Decision 2334/23.12.16 regards "all occupied territories" as "Palestinian territories", including even East Jerusalem. Of course, Israeli settlements beyond the agreed security line as mapped in the Oslo agreements and later in the "Road Map", constitute an obstacle to the promotion and advancement of negotiations for the solution "Two states for two nations." But from this point up to the establishment of East Jerusalem’s Jewish sector and the Wailing Wall (Western Wall) as Palestinian territory, the difference is enormous and the decision was rightfully condemned by both the Netanyahu government and the centrist and leftist opposition in Israel.

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ANNOUNCEMENT FOR THE STATEMENTS OF THE IMAM OF GLAFKI – Apology of the Imam Print E-mail
Monday, 09 January 2017 11:45

 

A Muslim religious figure of Xanthi, Imam Erkan Azizoglou (of the village of Glafki) posted on his facebook account (December 4, 2016) hate anti-Semitic comments. The Imam wished for the fires that burst out in Israel not to be put out!  In response to the reaction caused by his statement and the comments posted on line (asking not to make parallels between the State and the people who live in it) the Imam debated that “All the Israelis are the same. They are all as a monster that is fed on blood”. With these hate comments, totally inappropriate for a religious leader, Erkan Azizoglou threatens peaceful coexistence among Greek citizens regardless of religion in this sensitive region. The Central Board of Jewish Communities in Greece is always in alert to fight against anti-Semitic rhetoric expressed by any part.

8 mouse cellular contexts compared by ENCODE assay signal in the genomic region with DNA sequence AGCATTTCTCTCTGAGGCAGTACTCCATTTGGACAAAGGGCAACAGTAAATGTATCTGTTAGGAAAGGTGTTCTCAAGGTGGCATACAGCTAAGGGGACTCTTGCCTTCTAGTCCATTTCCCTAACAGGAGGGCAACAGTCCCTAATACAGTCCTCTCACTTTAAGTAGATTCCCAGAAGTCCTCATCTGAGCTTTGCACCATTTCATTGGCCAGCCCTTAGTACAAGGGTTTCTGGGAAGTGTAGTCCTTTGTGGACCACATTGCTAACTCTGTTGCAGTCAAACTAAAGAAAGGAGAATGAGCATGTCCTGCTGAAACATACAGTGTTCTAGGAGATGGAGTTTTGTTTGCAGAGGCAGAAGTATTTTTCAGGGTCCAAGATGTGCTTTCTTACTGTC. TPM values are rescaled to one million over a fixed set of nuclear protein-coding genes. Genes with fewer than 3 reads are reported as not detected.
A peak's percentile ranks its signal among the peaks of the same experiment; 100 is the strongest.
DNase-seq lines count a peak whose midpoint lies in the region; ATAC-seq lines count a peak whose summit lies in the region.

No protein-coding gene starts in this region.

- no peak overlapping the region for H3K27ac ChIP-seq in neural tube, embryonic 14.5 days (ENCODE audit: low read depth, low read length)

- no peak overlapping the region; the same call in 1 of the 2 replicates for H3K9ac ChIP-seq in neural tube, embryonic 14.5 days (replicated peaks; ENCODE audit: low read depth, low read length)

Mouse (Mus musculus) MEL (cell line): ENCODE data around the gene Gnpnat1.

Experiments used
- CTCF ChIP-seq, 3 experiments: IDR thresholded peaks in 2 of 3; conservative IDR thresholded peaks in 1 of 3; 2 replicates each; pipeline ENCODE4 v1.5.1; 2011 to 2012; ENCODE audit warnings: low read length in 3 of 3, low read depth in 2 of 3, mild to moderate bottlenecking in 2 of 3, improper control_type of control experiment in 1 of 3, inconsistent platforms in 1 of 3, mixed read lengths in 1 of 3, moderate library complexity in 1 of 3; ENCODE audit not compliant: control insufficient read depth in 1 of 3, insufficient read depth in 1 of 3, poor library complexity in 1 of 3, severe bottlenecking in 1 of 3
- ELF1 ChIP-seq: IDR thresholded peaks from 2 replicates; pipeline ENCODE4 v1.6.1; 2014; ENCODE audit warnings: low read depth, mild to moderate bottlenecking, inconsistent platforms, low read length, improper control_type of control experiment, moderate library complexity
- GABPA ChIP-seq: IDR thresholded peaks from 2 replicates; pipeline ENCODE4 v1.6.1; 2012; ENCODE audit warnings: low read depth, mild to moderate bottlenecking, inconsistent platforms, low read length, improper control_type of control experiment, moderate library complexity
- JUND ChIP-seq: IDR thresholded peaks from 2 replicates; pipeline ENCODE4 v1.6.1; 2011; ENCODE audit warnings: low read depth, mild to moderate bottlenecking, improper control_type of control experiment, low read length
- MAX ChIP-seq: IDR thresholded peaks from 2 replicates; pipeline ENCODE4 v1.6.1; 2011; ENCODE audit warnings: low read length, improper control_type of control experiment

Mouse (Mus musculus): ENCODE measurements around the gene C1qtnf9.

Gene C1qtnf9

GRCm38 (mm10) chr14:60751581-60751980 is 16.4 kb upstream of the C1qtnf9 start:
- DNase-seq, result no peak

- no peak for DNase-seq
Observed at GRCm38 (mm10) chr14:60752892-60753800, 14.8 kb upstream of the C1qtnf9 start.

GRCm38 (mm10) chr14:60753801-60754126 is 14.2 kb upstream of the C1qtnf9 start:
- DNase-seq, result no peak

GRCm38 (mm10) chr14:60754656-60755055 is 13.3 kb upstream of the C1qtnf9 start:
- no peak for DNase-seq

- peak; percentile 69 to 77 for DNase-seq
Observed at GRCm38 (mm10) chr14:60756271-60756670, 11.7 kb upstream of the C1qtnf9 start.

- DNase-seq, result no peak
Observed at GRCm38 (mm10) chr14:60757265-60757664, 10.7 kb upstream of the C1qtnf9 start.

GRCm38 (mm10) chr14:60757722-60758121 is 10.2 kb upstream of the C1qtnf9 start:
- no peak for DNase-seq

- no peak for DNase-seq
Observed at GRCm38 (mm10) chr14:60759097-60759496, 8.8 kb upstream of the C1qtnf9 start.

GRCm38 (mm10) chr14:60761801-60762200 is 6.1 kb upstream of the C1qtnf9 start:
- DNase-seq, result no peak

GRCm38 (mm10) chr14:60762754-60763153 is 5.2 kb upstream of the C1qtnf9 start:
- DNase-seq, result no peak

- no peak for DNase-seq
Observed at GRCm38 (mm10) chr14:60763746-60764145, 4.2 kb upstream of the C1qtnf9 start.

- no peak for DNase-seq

Athens December 19, 2016

Central Board of Jewish Communities in Greece

 

Related:

 - The apology of Imam Azizoglou on the website of the Racist Crimes Watch (Jan. 7.2017): On January 7, 2017, Imam Azizoglou posted an apology on the website of the Racist Crimes Watch (of the NGO Greek Helsinki Monitor). The Imam notified that he erased his comments from his facebook account and apologized to those offended. The comment also reads: “The legitimate condemnation of the Israeli policy towards the Palestinians should not include elements that offend the majority of the population of the country based on its ethnic and religious identity”.

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Announcement for the terrorist attack in Istanbul on the 1st of January 2017 Print E-mail
Wednesday, 04 January 2017 10:32

The Central Board of Jewish Communities in Greece sent the following letter to the Turkish ambassador in Greece, Mr. Yaşar Halit Çevik, regarding the terrorist attack in Istanbul; the letter was also communicated to the Jewish Community of Turkey: